If one were to write the history of the idea of liberalism, then surely one could look at thinkers like Locke and Hobbes who lived and died before the word “liberalism” came into use. But if one writes the history of word “liberalism” one can start in 1811, at the time when the word liberal first appear in printed Spanish sources.  Rosenblatt does this, but leads smartly with a chapter on “liberality” and “liberal” and what those words meant in a 16th and 17th century conception.

In this same vein, the book displays, I think, all too much emphasis on drawing lines connecting thinkers who call themselves liberals, and not enough latitude given for those who would be part of a liberal tradition, but who call themselves by other names. Burke, for example called himself a liberal, but is now seen as a quintessential conservative. In a sense, Burke and his defenders lost the debate over the meaning of the term liberal. By focusing on the word liberal, and its early use in France, the narrative treats liberalism as something with an origin, and a direction, like an arrow launched from a bow. But one might also treat liberalism as a constellation of ideas, of various and sometimes conflicting views on freedom and social order that coalesced in the late eighteenth and early nineteenth century. Or, one could, like Samuel Hammond, has done, argue that liberal principles were not created and defined, but discovered over and again.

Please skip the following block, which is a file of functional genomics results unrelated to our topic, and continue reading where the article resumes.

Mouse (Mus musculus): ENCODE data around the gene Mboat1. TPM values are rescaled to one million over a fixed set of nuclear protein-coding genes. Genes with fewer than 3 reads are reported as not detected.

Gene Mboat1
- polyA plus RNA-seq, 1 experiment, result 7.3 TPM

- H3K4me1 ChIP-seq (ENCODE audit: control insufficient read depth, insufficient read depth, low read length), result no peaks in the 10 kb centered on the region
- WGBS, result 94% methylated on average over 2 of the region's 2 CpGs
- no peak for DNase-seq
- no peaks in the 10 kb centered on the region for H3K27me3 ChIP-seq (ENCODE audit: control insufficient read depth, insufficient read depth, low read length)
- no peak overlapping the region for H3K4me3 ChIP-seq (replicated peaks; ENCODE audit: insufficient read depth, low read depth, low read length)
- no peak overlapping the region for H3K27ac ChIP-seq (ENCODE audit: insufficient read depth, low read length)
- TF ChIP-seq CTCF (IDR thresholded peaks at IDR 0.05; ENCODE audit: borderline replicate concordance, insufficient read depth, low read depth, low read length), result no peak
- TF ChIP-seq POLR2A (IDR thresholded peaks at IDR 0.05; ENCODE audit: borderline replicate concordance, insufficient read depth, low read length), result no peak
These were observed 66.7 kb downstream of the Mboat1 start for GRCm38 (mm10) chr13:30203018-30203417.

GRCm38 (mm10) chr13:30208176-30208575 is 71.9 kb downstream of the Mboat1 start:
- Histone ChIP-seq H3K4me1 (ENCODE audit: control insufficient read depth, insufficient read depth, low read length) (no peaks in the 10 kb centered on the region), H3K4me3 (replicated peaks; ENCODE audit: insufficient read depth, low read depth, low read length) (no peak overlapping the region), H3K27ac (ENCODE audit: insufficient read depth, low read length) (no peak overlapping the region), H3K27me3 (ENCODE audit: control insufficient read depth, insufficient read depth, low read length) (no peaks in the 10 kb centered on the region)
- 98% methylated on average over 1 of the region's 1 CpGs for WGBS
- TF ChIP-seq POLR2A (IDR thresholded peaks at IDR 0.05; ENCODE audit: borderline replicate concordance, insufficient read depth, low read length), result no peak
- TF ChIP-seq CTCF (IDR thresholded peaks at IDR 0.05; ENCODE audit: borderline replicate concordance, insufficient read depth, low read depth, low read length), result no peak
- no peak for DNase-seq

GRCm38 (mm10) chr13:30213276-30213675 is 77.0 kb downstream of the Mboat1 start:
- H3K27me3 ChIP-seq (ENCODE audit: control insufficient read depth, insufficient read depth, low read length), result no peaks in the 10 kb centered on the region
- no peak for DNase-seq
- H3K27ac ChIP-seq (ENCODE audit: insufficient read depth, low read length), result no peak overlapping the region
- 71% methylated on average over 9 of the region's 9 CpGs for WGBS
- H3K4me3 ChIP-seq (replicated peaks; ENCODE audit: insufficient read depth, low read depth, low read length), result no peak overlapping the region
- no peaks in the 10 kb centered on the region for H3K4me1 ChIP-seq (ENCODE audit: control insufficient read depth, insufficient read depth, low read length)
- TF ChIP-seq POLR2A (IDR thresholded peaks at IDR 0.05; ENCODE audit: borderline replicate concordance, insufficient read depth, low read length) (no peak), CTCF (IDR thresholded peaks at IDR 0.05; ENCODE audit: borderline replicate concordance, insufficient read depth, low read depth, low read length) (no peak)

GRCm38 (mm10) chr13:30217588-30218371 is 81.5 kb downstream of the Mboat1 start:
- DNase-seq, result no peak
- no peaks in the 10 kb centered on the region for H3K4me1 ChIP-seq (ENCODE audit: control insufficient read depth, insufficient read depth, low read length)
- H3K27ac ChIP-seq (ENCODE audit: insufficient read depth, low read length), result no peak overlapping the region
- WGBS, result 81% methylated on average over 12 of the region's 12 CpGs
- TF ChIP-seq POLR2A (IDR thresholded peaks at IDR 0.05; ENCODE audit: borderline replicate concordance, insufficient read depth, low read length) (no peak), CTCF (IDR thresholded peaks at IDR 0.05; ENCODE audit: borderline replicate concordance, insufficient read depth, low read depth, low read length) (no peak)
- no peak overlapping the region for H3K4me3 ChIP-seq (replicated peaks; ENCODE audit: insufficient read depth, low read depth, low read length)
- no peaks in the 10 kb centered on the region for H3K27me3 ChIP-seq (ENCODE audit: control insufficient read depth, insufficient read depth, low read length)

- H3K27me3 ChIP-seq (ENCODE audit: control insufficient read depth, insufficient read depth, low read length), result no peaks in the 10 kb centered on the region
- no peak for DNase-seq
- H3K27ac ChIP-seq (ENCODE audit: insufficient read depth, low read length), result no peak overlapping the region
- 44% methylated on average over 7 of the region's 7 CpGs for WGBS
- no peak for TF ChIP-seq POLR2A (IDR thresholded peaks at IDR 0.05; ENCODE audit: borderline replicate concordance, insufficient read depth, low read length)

Any large synthesis is going to face scrutiny by experts on more particular topics, but I imagine that individual sections of the book will hold up quite well. Chapter seven is one of the more interesting contributions of the book. Rosenblatt describes the early 20th century battle to control the meaning of the term “liberalism.” There were two schools, one for and one against laissez-faire, one that thought free markets had always been a tenant of liberalism, and one that disagreed. Rosenblatt credits John Dewey and Franklin Roosevelt for winning the term liberalism for the progressive left. The invention of “classical liberalism” to oppose the new liberalism on the left, she sees as a response of Americans to Cold War totalitarianism. It is a shame, here, however that Rosenblatt did not cite the work of Scott Shubitz. She may not have been aware of his publications, since his chapter “Beyond Laissez-Faire and State Power: A Critical Look at the Transformation Thesis and Classical Liberalism in Nineteenth-Century America” in my co-edited book, What is Classical Liberal History?  provides a deep analysis of the currents in the debate about the term. Shubitz has also written a dissertation on this topic and I find his views pretty convincing.